108th CONGRESS 1st Session H. R. 3063 To authorize the Secretary of Health and Human Services, the Secretary of Education, and the Attorney General to make 10 grants to demonstration facilities to implement evidence-based preventive- screening tools to detect mental illness and suicidal tendencies in school-age youth at selected facilities. _______________________________________________________________________ IN THE HOUSE OF REPRESENTATIVES September 10, 2003 Ms. DeLauro (for herself, Mr. Waxman, Mr. Serrano, Mr. Towns, Mr. Grijalva, Mrs. Christensen, and Mr. Acevedo-Vila) introduced the following bill; which was referred to the Committee on Energy and Commerce, and in addition to the Committee on Education and the Workforce, for a period to be subsequently determined by the Speaker, in each case for consideration of such provisions as fall within the jurisdiction of the committee concerned _______________________________________________________________________ A BILL To authorize the Secretary of Health and Human Services, the Secretary of Education, and the Attorney General to make 10 grants to demonstration facilities to implement evidence-based preventive- screening tools to detect mental illness and suicidal tendencies in school-age youth at selected facilities. Be it enacted by the Senate and House of Representatives of the United States of America in Congress assembled, SECTION 1. SHORT TITLE. This Act may be cited as the ``Children's Mental Health Screening and Prevention Act of 2003''. SEC. 2. FINDINGS. The Congress finds as follows: (1) Over the past 20 years, advances in scientific research have changed the way of thinking about children's mental health and proven that the same mental disorders that afflict adults can also occur in children and adolescents. (2) In January 2001, the Report of the Surgeon General's Conference on Children's Mental Health noted that 74 percent of individuals age 21 with mental disorders had prior problems, indicating that children's mental disorders often persist into adulthood. (3) Scientific research has demonstrated that early identification and treatment of mental disorders in youth greatly improves a child or adolescent's prognosis throughout his or her lifetime. (4) In January 2001, the Surgeon General noted that, while 1 in 10 children and adolescents in the United States suffers from mental illness severe enough to cause some level of impairment, only 1 in 5 of such children and adolescents receives needed mental health treatment. (5) According to an interim report by the President's New Freedom Commission on Mental Health, about 7 to 9 percent of all children who are 9 to 17 years of age (about 1 or 2 in every classroom) have a serious emotional disturbance. (6) In September 2002, the National Council on Disability noted that between 60 and 70 percent of youth in the juvenile justice system have an emotional disturbance and almost 50 percent have co-occurring disabilities. (7) The World Health Organization has reported that youth neuropsychiatric disorders will rise by over 50 percent by 2020, making such disorders 1 of the top 5 causes of disability, morbidity, and mortality among children and adolescents. (8) Psychological autopsy studies have found that 90 percent of youths who end their own lives have depression or another diagnosable mental or substance abuse disorder at the time of their deaths, verifying a link between mental illness and suicide. (9) According to an interim report by the President's New Freedom Commission on Mental Health, more than 30,000 lives are lost every year to suicide, which is a largely preventable public health problem. (10) In 1999, the Surgeon General recognized that mental illness and substance abuse disorders are, in fact, the greatest risk factors for suicidal behavior, and that properly identifying and treating mental illness and substance abuse disorders are an important part of suicide prevention activities. (11) The National Council on Disability has also stated that ``the failure to identify and treat mental disabilities between children and youth has serious consequences, including school failure, involvement with the justice system and other tragic outcomes,'' including ``the growing problem of teen suicides and/or suicide attempts''. (12) The Centers for Disease Control and Prevention reported that in 2000 suicide was the 3rd leading cause of death among youth 15 to 24 years of age. (13) The Substance Abuse and Mental Health Services Administration reported that in 1999 almost 3,000,000 youth were at risk for suicide, but only 36 percent received mental health treatment. (14) According to the Youth Risk Behavior Surveillance System of the Centers for Disease Control and Prevention, among high school students surveyed in 2001, 19 percent had seriously considered attempting suicide, almost 15 percent had made a specific plan to attempt suicide, almost 9 percent had attempted suicide, and almost 3 percent had made an attempt at suicide that required medical attention. (15) The Centers for Disease Control and Prevention reported that each year in the United States, almost as many adolescents and young adults commit suicide as die from all natural causes combined, including leukemia, birth defects, pneumonia, influenza, and AIDS. (16) In January 2001, the Surgeon General issued a goal to ``improve the assessment of and recognition of mental health needs in children'' in part by encouraging ``early identification of mental health needs in existing preschool, child care, education, health, welfare, juvenile justice, and substance abuse treatment systems''. (17) In May 2003, the National Council on Disability noted that ``despite calls for significant prevention and early intervention efforts in schools and the juvenile justice system, there is little evidence that such efforts are widespread''. The Council also found that ``the absence is notable because research suggests that such programming may be the only effective method for reducing the involvement of youth with disabilities in the juvenile justice system''. (18) The April 2003 Outline of the Final Report for the President's New Freedom Commission on Mental Health states that ``evidence-based practice interventions should be tested in demonstration projects with oversight by a public-private consortium of stakeholders''. (19) An interim report by the President's New Freedom Commission on Mental Health concludes that there is a range of effective treatments, services, and supports to facilitate recovery from mental illness, but the current system can not efficiently deliver them. (20) The efforts, initiatives, and activities of the Federal Government should be used to support evidence-based preventive-screening tools to detect mental illness and suicidal tendencies in school-age youth. SEC. 3. MENTAL HEALTH SCREENING DEMONSTRATION PROJECT. (a) In General.--The Secretary of Health and Human Services, the Secretary of Education, and the Attorney General, acting jointly and in consultation with the Directors (as that term is defined in subsection (k)), shall make 10 grants to demonstration facilities to implement evidence-based preventive-screening tools to detect mental illness and suicidal tendencies in school-age youth and to refer those youth in need of assessment or treatment. (b) Equitable Geographic Distribution.--To the extent practicable, the Secretaries shall ensure an equitable distribution of grants under this section among the geographic regions of the United States. (c) Period of Grants.--Each grant made under subsection (a) shall be for a period of 3 years. (d) Application Requirements.-- (1) In general.--To seek a grant under this section, a demonstration facility shall submit an application at such time and in such manner as the Secretaries reasonably require. (2) Contents.--An application submitted by a demonstration facility for a grant under subsection (a) shall-- (A) demonstrate that the facility has formed a multidisciplinary project implementation committee; (B) specify an evidence-based preventive-screening tool to be implemented with the grant; (C) demonstrate that the facility has the means to obtain the necessary resources and tools, other than personnel, to implement the specified evidence-based preventive-screening tool; (D) demonstrate that the facility has existing staff, will hire new staff, or will partner with staff from a local, licensed mental health or medical organization, and has the ability to train staff-- (i) to implement the specified evidence- based screening tool; (ii) to case manage youth with symptoms or indicators for mental illness, suicidal ideation, or suicide attempts; and (iii) to work with the parents or guardians of youth with symptoms or indicators for mental illness, suicidal ideation, or suicide attempts to help them understand the youth's outcome and treatment options; (E) identify the location (which need not be at the facility) where the specified evidence-based preventive-screening tool will be implemented; (F) demonstrate that the facility has obtained full approval to screen at such location; (G) identify the sample of school-age youth to be screened; (H) identify a method for obtaining written consent from the parent or legal guardian of any minor participating in the demonstration project; (I) identify licensed mental health providers (including mental health professionals, hospitals, residential treatment centers, or outpatient clinics) in the community where the facility is located that will partner with the facility to provide further mental health assessments and treatment for participating youth with symptoms or indicators of mental illness, and demonstrate the ability of those providers to accept referrals; and (J) contain such other information as the Secretaries reasonably require. (e) Multidisciplinary Project Implementation Committee.--The Secretaries may not make a grant to a demonstration facility under subsection (a) for a demonstration project unless the facility agrees to the following: (1) The multidisciplinary project implementation committee formed under subsection (d)(2)(A) will consist of the following: (A) Representatives of the facility. (B) Representatives of the location where the specified evidence-based preventive screening tool will be implemented (if that location is other than the demonstration facility). (C) A facility case manager (as that position is described in subsection (d)(2)(D)(ii)). (D) Mental health providers in the community. (E) Mental health consumers or family members of mental health consumers. (F) Parents or guardians of any school-aged youth to be screened. (2) When possible, the multidisciplinary project implementation committee will follow the guidance of any suicide prevention plan endorsed by State or local government officials or local public health officials. (3) The multidisciplinary project implementation committee will be responsible for ensuring compliance with the representations made by the facility in its grant application. (4) The multidisciplinary project implementation committee will coordinate and collaborate with mental health providers in the community, including those identified in subsection (d)(2)(I), to guarantee that all youth with symptoms or indicators for mental illness, suicidal ideation, or suicide attempts receive appropriate and affordable treatment regardless of the financial or insurance status of the youth's parent or guardian. (f) Information Collection.--The Secretaries may not make a grant to an applicant under subsection (a) for a demonstration project unless the applicant agrees to collect the following: (1) Information on the demographics of youth participating in the project, including-- (A) the number of youth invited to participate in the project, including the number of such youth disaggregated by age, gender, and ethnicity; and (B) the number of youth with symptoms or indicators for mental illness requiring clinical consultation or assessment, including such number disaggregated by disorder. (2) Information on the outcomes of evidence-based preventive-screening tools, including-- (A) the number of screening refusals, due to lack of consent by a parent or legal guardian or refusal of the youth; (B) the number of youth with symptoms or indicators for all mental illnesses, including such number disaggregated by disorder; and (C) post assessment, the number of youth with positive outcomes for suicidal ideation or suicide attempts. (3) Information on referrals based on outcomes, including-- (A) the number of youth referred for clinical interviews to determine the need for further evaluation or treatment; (B) the number of youth referred for further evaluation or treatment, including such number disaggregated by type and location of treatment; (C) the number of youth and their parents or legal guardians who accept referrals for further evaluation or treatment; and (D) the number of youth and their parents or legal guardians who refuse referrals for further evaluation or treatment. (4) To the extent practicable, information on treatment based on referrals, including the number of appointments kept by referred youth. (5) To the extent practicable, information on suicide attempts, suicide rates, and access to evidence-based mental health screening and suicide prevention programs among school- age youth in the designated jurisdiction in which the grantee is located for the 3 years preceding the commencement of the project. (6) To the extent practicable, data on barriers to care encountered by referred youth, including but not limited to linguistic barriers, transportation difficulties, lack of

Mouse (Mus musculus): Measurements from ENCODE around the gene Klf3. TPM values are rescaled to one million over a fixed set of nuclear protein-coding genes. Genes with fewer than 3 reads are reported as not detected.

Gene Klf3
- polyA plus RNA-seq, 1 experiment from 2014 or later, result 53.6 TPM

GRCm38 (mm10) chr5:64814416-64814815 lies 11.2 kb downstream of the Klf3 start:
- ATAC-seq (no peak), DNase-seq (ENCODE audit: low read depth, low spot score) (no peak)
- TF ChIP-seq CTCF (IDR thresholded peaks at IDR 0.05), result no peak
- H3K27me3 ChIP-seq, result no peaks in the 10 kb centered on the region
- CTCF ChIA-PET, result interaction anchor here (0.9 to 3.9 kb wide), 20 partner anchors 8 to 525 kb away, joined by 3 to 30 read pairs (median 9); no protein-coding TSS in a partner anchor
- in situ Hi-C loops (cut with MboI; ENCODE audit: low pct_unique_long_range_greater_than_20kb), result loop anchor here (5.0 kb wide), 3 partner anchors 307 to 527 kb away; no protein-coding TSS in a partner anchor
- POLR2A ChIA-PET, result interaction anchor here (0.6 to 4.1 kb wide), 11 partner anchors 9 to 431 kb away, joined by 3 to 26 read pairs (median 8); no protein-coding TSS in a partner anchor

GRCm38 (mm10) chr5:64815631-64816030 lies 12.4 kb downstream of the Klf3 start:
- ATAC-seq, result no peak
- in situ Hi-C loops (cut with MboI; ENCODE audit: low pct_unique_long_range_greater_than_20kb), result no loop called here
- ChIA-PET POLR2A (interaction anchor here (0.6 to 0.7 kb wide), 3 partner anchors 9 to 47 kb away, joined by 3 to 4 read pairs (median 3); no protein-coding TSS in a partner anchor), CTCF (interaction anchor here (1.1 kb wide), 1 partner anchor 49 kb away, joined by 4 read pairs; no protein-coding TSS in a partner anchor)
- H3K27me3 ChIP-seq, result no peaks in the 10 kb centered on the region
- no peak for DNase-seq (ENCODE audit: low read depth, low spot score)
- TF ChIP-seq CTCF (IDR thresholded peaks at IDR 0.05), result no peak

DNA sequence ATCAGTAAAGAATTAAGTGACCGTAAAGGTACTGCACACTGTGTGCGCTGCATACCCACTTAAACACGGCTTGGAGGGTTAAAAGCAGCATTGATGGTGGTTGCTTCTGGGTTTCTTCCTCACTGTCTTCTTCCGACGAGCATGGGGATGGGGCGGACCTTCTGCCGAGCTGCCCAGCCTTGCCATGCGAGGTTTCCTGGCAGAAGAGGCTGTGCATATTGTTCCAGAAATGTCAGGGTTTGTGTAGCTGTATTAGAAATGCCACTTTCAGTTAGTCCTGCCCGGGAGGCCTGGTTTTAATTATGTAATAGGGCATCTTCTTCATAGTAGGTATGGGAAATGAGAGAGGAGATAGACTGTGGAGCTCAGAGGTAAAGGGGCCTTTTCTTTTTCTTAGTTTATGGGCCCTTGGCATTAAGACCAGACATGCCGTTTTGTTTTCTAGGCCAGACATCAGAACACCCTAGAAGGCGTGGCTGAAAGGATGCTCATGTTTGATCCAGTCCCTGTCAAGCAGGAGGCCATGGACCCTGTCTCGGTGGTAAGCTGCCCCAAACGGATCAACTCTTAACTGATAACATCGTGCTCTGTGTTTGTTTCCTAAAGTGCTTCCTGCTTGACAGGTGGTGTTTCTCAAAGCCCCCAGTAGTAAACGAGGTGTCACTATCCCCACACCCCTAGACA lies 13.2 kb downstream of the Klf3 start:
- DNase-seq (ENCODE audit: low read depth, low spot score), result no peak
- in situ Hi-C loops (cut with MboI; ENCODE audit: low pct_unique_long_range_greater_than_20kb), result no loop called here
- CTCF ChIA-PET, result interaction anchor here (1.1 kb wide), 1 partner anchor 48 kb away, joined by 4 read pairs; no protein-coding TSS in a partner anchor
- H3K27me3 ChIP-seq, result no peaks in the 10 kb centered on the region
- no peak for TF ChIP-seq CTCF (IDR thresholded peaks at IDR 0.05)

Other Popular 106th Congressional Bills Documents:
|GovRecords.org presents information on various agencies of the United States Government. Even though all information is believed to be credible and accurate, no guarantees are made on the complete accuracy of our government records archive. Care should be taken to verify the information presented by responsible parties. Please see our reference page for congressional, presidential, and judicial branch contact information. GovRecords.org values visitor privacy. Please see the privacy page for more information.|
Supreme Court Decisions
104th Congressional Documents
105th Congressional Documents
106th Congressional Documents
107th Congressional Documents
108th Congressional Documents
1994 Presidential Documents